| Gallo-British|| College of Arms|
| England, Wales and Northern Ireland|
The Garter Principal King of Arms (also Garter King of Arms or simply Garter) is the senior King of Arms, and the senior Officer of Arms of the College of Arms, the heraldic authority with jurisdiction over England, Wales and Northern Ireland. The position has existed since 1415.
Garter is responsible to the Earl Marshal for the running of the College. He is the principal adviser to the Sovereign of the United Kingdom with respect to ceremonial and heraldry, with specific responsibility for England, Wales and Northern Ireland, and, with the exception of Canada, for Commonwealth realms of which the Queen is Sovereign. He also serves as the King of Arms of the Order of the Garter and his seal and signature appear on all grants of arms made by the College.
The current Garter Principal King of Arms is Thomas Woodcock.
Garter Principal King of Arms Wikipedia
William Bruges, the first Garter King of Arms, held the office by 1417. The exact date of his appointment is not known and no record of it survives. John Anstis discovered a royal warrant under the Privy Seal dated 22 May in the fifth year of the reign of Henry V (1417) wherein Bruges is called by his previous title, Guyenne King of Arms; the warrant orders that another be passed under the Great Seal of the Realm protecting Bruges while he travelled abroad with the king. Anstis then outlines two further pieces of evidence: (1) an instrument of 1422 or 1423 by which Bruges settled pension arrangements with the knights in which it is stated that he was appointed Garter at a previous full chapter meeting, and (2) a decree by the Duke of Clarence dated either 3 or 13 September 1417 which mentions "Garretier Roy d'armes des Anghis" As Henry V left for France on 27 July 1417, it can be deduced that Bruges must have been appointed in late July of that year.
This was accepted until Hugh Stanford London published evidence which appeared to date Bruges appointment two years earlier than Anstis suggested. William Bruges' father, Richard, left a will dated 4 July 1415 and split into two parts: a testament dealing with his burial, charitable bequests and legacies to his wife, and a voluntas, which dealt with personal bequests. Although the testament (recorded in the London registry) makes no mention of anyone other than Richard's wife, the voluntas (copied in Archbishop Henry Chichele's registers) makes mention of his children. Reference is made to his son William, variously called "Gien", "Gyen" and "Gartere", and William's wife, called "Agnes Garter". The other register entries around the voluntas date to 1418 and 1419, so E. F. Jacob, the editor of a printed version of the register, suggests that the references to Garter may be a later gloss. But, Stanford London argued that later annotations would be consistent and refer to him as either Garter and Guyene or simply Garter throughout, while Agnes would not have been called just Garter if it were a gloss. Instead, he suggests that Richard forgot to call his newly appointed son Garter at first and later included it alongside his old title in the will.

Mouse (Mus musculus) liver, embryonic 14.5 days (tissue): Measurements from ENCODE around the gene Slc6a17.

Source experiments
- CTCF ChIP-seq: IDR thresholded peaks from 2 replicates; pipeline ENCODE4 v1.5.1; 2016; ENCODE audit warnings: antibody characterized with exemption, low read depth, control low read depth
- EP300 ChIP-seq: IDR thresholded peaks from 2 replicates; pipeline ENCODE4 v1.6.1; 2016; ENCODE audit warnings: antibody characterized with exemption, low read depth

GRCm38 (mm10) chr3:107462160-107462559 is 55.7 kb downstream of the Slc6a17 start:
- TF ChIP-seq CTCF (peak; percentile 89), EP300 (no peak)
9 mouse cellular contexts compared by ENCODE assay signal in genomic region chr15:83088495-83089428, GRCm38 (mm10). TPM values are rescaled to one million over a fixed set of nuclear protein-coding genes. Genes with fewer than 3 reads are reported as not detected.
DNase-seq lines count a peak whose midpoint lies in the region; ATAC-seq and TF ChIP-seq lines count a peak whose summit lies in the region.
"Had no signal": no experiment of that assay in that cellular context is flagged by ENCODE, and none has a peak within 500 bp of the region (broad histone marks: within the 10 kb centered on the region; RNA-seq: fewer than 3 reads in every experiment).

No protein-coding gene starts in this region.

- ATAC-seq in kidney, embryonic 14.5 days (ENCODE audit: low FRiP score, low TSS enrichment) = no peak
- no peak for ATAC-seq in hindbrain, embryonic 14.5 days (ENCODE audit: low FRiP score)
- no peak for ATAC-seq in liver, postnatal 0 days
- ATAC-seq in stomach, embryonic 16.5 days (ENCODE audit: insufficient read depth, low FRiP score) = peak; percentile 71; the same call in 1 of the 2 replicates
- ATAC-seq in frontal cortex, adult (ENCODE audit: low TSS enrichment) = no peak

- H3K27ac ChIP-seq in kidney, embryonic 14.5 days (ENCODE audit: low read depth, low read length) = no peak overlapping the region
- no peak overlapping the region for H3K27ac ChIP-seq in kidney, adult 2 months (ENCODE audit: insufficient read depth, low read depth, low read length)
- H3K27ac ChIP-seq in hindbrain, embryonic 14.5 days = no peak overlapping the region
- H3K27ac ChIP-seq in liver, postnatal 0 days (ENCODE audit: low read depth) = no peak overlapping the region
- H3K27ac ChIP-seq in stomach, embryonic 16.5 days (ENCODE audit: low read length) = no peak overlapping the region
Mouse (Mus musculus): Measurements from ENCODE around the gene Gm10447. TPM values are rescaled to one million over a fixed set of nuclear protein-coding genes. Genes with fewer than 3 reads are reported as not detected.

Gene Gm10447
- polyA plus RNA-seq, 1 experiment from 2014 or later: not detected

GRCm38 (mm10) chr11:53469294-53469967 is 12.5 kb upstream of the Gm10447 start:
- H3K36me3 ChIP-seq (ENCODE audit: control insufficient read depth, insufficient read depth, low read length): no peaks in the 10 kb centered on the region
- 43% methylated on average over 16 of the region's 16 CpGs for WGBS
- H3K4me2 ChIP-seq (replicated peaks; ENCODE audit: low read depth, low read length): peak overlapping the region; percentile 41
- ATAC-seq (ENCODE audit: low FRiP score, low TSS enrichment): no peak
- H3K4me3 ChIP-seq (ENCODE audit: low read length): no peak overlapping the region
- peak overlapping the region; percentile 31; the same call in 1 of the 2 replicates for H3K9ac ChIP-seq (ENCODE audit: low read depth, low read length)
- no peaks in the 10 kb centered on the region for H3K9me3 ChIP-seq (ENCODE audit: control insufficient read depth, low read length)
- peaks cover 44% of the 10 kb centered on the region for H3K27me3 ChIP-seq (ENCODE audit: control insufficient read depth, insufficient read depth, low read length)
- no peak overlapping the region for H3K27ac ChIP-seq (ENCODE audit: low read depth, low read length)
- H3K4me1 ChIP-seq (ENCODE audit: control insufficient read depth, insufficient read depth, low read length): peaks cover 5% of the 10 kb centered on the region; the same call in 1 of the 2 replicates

Criticising this point, Peter Begent finds no reference to Bruges being called anything but Guyene or the equivalent title of Aquitaine King of Arms in records between 1415 and 1417, which is problematic for Stanford London's position. He argues that it is entirely possible that, if not a gloss, the voluntas was edited after 1415 as Richard Bruges included more bequests to his family.
The Garter Principal King of Arms was placed by King Henry V over all the whole body of heralds.
He may be said to have two distinct capacities united in his person, one relative to the Order of the Garter, the other as head of the College of Arms, and on this account he not only takes an oath in a chapter of the Garter, before the Sovereign and Knights, but as king at arms another oath before the Earl Marshal, and therefore he is stiled both principal officer of arms of the most noble order of the Garter and principal king of English arms.
He has power to appoint a herald for his deputy: he must be a native of England and a gentleman bearing arms. It was anciently held that he was to be neither a knight nor a clergyman; but there has been one instance of a Garter having been a foreigner; and since the reign of Henry VII many of them have received knighthood: one was created a knight of the Bath. The office entitles him to the privilege of correcting errors or usurpations in all armorial bearings, to grant arms to such who deserve them, to present to the House of Lords a genealogy of every new peer, to assign his place in the chamber of parliament and to give him and the knights of the Bath supporters.
The official arms of the Garter Principal King of Arms were in use by circa 1520. They Argent a Cross Gules on a Chief Azure a crown enclosed in a Garter between a lion passant guardant and a fleur de lis all Or.